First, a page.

In 1906 there was an Italian economist named Vilfredo Pareto. One day, strolling through his garden, Pareto noticed that every year, 20% of the pea plants in his garden produced approximately 80% of the peas.
This got him thinking about economic output on a larger scale. Sure enough, he began to find that in various industries, societies and even companies, 80% of the production often came from the 20% most productive portion.
This became known as the Pareto Principle, or what is now often referred to as the 80/20 Principle.
The 80/20 Principle states that 80% of the output or results will come from 20% of the input or action.
The 80/20 Principle has historically been most popular in business management situations. Businesses often found that roughly 20% of their customers brought in 80% of their sales. They found that about 20% of their sales reps closed 80% of the sales. They found that 20% of your costs led to 80% of their expenses. Microsoft and other tech companies have found that 20% of the bugs they found create 80% of the problems for their users.1
In terms of time management, businesses often found that 20% of their time created 80% of their productivity, and that 20% of their employees created 80% of the value.
As time went on, the 80/20 Principle became a popular management tool that was used widely to increase efficiency and effectiveness within businesses and industries.2 And it’s still widely taught today, in more areas than just business.
It’s been suggested that when it comes to pandemics (gulp), about 20% of infectious individuals are responsible for ‘superspreading’, transmitting and spreading 80% of the disease, which has included STD’s, SARS, and more recently, COVID-19.3,4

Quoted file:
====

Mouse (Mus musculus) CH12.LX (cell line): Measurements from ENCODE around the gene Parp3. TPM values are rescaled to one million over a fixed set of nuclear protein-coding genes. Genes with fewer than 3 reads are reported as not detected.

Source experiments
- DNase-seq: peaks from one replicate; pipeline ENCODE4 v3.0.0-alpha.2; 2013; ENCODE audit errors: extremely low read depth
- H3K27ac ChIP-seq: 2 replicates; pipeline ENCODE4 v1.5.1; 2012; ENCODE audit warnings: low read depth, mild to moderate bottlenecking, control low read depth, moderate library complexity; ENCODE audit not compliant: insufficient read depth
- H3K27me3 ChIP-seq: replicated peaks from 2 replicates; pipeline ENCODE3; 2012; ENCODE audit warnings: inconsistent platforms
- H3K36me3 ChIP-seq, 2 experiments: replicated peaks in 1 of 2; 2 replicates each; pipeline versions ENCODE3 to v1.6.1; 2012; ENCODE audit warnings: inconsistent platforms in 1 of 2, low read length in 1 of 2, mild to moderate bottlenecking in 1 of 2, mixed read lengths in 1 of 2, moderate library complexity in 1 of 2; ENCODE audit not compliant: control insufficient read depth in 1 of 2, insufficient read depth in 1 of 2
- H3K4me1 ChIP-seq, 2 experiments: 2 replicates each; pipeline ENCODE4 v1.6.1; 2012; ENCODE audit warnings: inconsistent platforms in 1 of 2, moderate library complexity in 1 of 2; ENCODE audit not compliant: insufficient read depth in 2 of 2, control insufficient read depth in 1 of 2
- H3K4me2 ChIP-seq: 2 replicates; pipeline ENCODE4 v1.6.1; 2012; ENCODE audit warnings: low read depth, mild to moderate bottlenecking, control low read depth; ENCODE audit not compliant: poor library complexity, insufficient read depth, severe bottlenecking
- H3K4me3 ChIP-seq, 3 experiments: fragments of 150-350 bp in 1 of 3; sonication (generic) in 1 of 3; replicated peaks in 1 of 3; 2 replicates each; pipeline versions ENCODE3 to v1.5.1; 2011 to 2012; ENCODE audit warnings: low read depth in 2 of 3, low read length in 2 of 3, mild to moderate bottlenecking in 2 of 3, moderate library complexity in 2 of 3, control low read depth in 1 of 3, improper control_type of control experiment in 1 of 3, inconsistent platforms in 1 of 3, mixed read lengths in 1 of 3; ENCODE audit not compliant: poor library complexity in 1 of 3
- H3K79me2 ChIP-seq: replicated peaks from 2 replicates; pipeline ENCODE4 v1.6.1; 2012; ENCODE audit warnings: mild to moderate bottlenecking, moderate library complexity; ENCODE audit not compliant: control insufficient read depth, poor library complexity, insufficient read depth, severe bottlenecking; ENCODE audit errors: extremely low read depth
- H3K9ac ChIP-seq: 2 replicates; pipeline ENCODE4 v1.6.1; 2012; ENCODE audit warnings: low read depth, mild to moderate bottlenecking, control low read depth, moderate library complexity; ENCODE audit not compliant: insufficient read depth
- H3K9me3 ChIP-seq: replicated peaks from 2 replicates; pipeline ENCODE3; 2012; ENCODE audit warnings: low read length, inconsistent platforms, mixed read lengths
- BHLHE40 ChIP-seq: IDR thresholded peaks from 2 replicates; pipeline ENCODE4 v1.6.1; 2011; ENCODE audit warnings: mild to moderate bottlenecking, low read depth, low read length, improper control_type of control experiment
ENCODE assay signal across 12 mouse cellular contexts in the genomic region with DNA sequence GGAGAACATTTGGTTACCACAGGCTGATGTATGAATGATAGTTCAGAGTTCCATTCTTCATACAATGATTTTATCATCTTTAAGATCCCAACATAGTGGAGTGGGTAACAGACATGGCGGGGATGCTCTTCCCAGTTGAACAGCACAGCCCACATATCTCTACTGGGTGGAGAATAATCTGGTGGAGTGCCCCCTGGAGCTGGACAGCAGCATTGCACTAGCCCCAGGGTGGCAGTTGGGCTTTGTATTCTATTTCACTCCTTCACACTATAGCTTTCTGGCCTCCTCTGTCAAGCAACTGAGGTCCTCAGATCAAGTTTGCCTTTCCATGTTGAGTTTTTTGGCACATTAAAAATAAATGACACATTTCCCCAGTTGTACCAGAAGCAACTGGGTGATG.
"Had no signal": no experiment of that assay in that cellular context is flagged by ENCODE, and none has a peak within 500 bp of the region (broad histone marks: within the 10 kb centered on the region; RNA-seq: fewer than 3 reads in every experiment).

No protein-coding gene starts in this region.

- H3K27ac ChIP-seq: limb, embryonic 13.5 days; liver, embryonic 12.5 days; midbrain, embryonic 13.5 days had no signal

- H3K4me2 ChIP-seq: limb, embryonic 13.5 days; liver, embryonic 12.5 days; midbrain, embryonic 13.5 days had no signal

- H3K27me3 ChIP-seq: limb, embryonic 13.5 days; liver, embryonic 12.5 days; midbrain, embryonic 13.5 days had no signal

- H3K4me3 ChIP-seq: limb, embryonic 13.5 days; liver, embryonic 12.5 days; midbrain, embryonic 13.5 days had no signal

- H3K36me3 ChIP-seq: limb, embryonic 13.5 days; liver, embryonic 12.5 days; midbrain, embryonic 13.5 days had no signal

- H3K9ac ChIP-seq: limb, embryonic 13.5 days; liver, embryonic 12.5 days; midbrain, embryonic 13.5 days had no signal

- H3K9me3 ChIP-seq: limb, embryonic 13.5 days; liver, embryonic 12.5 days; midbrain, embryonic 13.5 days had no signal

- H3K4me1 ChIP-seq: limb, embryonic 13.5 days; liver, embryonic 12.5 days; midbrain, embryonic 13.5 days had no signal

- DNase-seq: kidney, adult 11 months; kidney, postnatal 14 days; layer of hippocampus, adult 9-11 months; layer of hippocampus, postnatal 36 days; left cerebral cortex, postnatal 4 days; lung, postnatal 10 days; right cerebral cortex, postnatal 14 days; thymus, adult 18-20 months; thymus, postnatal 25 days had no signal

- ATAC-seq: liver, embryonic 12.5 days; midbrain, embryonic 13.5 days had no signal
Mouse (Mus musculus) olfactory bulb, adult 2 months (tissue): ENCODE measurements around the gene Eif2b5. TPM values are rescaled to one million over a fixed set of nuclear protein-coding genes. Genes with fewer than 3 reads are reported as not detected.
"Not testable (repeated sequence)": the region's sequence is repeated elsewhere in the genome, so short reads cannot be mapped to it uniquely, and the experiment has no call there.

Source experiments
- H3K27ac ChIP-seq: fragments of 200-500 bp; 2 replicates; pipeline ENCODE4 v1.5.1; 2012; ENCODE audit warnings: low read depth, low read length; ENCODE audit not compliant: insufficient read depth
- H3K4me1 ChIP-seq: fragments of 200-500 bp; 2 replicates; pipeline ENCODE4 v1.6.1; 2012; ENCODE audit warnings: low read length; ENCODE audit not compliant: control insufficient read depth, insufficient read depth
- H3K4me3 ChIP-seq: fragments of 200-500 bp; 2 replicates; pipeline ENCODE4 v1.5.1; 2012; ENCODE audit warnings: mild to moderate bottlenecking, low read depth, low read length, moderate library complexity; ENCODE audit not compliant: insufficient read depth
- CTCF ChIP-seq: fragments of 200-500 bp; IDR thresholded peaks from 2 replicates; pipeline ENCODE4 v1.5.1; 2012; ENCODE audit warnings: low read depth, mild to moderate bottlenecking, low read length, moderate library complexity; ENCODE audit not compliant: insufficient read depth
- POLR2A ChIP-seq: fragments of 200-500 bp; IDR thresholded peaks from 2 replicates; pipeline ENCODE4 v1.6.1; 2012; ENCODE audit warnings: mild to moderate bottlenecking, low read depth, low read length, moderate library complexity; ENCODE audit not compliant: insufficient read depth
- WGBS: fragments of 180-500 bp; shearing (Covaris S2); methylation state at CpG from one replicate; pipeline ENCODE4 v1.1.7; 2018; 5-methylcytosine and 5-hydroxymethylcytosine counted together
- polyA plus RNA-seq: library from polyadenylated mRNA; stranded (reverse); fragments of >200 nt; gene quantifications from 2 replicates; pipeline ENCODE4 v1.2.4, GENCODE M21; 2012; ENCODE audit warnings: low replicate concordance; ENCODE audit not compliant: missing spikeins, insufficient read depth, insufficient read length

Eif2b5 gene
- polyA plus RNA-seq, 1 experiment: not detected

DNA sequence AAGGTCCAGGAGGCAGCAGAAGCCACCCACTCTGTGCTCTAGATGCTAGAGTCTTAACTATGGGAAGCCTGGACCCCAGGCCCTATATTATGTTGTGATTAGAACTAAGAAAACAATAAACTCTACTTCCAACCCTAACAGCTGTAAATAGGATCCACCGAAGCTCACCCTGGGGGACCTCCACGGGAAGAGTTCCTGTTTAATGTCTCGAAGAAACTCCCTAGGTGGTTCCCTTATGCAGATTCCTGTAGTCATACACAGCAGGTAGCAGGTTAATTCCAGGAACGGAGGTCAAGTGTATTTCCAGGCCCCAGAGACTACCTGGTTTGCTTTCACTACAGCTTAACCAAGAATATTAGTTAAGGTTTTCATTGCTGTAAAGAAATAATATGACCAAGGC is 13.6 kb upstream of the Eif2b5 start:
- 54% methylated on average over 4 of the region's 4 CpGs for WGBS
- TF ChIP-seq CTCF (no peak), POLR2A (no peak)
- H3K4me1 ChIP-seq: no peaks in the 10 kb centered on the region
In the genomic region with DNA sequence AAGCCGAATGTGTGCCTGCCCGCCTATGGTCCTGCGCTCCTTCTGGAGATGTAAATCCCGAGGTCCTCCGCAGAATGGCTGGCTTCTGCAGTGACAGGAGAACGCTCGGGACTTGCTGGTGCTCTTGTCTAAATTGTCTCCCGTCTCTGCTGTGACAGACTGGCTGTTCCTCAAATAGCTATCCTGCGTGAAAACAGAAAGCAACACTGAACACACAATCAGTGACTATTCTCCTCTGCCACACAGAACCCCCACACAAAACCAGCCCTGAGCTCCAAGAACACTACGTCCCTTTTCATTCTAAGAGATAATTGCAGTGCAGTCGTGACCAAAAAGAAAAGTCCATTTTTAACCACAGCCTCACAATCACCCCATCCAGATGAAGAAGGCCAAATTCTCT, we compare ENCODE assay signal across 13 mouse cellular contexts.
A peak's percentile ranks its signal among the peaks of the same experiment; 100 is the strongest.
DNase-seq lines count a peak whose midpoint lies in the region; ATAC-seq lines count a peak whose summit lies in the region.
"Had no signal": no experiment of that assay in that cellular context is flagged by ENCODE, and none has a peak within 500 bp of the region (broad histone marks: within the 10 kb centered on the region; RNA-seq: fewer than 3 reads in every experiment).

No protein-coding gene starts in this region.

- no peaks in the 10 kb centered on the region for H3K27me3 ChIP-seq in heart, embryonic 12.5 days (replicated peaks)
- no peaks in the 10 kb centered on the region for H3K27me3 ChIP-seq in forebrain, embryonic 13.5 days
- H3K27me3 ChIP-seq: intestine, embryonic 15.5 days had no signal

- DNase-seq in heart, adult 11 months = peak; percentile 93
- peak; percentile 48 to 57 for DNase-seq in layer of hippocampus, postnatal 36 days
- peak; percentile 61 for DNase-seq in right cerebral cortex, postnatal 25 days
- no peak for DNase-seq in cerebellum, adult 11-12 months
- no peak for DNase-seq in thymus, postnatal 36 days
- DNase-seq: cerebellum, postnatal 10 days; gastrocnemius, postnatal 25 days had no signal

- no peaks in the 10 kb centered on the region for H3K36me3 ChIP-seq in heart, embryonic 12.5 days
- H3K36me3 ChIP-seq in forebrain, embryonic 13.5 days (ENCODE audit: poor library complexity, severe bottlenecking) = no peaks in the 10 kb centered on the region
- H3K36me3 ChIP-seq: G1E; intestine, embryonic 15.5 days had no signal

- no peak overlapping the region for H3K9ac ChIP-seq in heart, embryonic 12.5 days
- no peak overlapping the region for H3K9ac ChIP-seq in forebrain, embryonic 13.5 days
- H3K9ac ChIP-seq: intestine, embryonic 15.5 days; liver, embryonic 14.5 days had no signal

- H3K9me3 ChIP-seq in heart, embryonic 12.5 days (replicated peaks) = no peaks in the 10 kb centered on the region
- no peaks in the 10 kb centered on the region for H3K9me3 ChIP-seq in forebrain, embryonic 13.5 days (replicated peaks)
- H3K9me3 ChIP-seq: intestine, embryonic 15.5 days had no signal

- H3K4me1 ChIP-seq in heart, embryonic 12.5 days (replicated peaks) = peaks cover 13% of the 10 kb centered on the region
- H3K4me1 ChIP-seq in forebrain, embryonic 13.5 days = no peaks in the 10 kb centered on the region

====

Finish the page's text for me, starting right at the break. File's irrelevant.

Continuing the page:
The examples go on and on. And of course, nobody was actually there with a yardstick measuring out exactly 80% and 20% for all of these items, but the approximate 4-to-1 ratio popped up constantly. Whether it was actually 76/24 or 83/17 is irrelevant. The point is that you are gaining maximal gains from a small input, or something is costing you way more than it’s worth.
Applying the 80/20 Principle
While widely used in business, few people traditionally thought to apply the 80/20 Principle to everyday life or the ramifications it could have.
- What are the 20% of your possessions you get the most value out of?
- What do you spend 20% of your time doing that gives you 80% of your happiness?
- Who are the 20% of people you’re close to who make you the happiest?
- What are the 20% of the clothes you wear 80% of the time?
- What’s the 20% of food you eat 80% of the time?
Chances are these are easy questions for you to answer. You’ve just never considered them before.
And once you’ve answered them, you can easily focus on increasing the efficiencies in your life. For instance, the 80% of people you spend time with who only add 20% of the pleasure in your life (spend less time with them). The 80% of crap you use 20% of the time (throw it out or sell it). The 80% of the clothes you wear 20% of the time (same thing).